Post by Doc » Mon May 13, 2019 3:06 am

Sertorio wrote:
Mon May 13, 2019 1:07 am
cassowary wrote:
Mon May 13, 2019 12:20 am
Tax revenue keeps rising ... WSJ
You wouldn’t know it from the press coverage, but there’s some modest good news about the federal budget. The deficit is rising, but not as much as feared because tax revenues are increasing due to faster economic growth.

The Congressional Budget Office reports in its April budget review that revenues rose 2% to $2.041 trillion in the first seven months of fiscal 2019 from a year ago. Payroll tax revenue rose 4.7% due in part to rising employment and wages.

Individual income taxes were essentially flat in the wake of the tax cut, but corporate income taxes were down only $7 billion for the first seven months to $114 billion despite the cut in the corporate tax rate to 21% from 35% in the 2017 tax reform. April was the deadline for final 2018 tax payments for most corporations, and tax revenue from higher corporate profits partly offset the lower rate.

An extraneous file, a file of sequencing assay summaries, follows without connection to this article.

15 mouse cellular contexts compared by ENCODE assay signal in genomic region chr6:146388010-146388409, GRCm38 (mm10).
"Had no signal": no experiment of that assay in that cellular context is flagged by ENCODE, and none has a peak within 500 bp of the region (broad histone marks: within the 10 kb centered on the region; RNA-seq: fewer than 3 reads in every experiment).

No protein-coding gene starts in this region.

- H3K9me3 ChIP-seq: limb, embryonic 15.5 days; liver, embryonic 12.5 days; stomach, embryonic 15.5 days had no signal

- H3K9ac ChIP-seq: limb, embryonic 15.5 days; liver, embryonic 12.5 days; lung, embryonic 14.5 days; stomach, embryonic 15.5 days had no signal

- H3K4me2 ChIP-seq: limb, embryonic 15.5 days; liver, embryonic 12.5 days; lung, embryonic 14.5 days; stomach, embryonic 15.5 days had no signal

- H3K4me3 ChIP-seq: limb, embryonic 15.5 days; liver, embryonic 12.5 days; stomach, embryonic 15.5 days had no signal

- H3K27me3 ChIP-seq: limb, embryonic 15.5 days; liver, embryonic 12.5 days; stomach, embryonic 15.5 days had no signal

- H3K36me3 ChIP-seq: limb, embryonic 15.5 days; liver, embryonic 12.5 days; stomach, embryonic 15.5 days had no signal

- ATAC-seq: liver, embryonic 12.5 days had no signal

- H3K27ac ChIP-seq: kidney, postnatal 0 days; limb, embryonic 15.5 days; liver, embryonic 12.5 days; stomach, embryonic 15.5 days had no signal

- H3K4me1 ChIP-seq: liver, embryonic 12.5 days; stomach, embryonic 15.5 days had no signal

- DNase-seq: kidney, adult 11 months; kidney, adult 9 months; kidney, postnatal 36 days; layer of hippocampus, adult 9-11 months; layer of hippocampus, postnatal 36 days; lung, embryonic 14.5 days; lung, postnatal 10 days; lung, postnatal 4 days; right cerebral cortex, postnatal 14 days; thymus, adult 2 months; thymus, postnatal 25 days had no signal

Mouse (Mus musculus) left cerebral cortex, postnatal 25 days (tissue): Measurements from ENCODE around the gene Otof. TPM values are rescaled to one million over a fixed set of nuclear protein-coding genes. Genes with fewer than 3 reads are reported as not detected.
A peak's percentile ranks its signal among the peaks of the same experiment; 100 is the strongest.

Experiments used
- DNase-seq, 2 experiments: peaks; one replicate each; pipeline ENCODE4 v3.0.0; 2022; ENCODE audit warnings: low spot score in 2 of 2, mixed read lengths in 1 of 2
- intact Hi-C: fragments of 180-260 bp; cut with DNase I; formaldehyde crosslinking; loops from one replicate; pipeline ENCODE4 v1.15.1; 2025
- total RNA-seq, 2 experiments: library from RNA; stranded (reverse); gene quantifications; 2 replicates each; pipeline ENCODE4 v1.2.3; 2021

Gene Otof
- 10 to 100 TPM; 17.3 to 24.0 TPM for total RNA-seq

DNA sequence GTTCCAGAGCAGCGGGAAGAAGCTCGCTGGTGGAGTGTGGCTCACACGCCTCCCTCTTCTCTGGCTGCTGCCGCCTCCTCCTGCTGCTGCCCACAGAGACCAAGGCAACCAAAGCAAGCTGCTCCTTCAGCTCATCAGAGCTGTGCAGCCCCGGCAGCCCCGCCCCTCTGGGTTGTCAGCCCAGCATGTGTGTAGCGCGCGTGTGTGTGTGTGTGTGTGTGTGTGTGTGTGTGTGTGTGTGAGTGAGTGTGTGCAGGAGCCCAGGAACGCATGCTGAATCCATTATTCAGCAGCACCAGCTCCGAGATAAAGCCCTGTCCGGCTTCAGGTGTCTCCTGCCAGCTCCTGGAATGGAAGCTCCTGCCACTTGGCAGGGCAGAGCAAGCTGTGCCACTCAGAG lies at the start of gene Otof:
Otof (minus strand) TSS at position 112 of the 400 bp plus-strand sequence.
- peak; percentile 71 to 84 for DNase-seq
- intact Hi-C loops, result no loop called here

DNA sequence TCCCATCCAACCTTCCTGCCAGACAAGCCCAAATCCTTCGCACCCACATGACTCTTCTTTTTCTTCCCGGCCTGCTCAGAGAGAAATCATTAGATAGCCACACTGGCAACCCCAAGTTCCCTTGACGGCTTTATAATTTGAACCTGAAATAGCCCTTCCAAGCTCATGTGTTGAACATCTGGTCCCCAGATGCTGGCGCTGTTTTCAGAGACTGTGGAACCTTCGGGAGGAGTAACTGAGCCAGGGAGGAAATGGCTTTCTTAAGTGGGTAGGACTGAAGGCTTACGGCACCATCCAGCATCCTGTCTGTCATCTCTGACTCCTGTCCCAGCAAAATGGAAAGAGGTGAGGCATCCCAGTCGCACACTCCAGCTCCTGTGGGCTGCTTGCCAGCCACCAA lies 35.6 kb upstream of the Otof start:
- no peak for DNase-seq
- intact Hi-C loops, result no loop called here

Overall revenues increased despite a sharp decline in payments to the Treasury from the Federal Reserve of $15 billion, or 34%. The decline is due to higher short-term interest rates that lead the Fed to pay banks more interest on their reserves. Watch this account closely in the future if the Fed’s reserve payments become a net Treasury drain. This is one cost of the Fed maintaining a very large balance sheet.

So why has the federal deficit increased by $145 billion this fiscal year to $531 billion? Because federal spending continued to rise rapidly—7% in the first seven months to $2.571 trillion. That’s $178 billion more than in the same period a year ago. As you’d expect, Social Security benefit payouts rose 6%, Medicare outlays 5% and Medicaid 4%. Anyone who thinks federal deficits and debt can be contained without entitlement reform probably still believes in the Russian collusion story.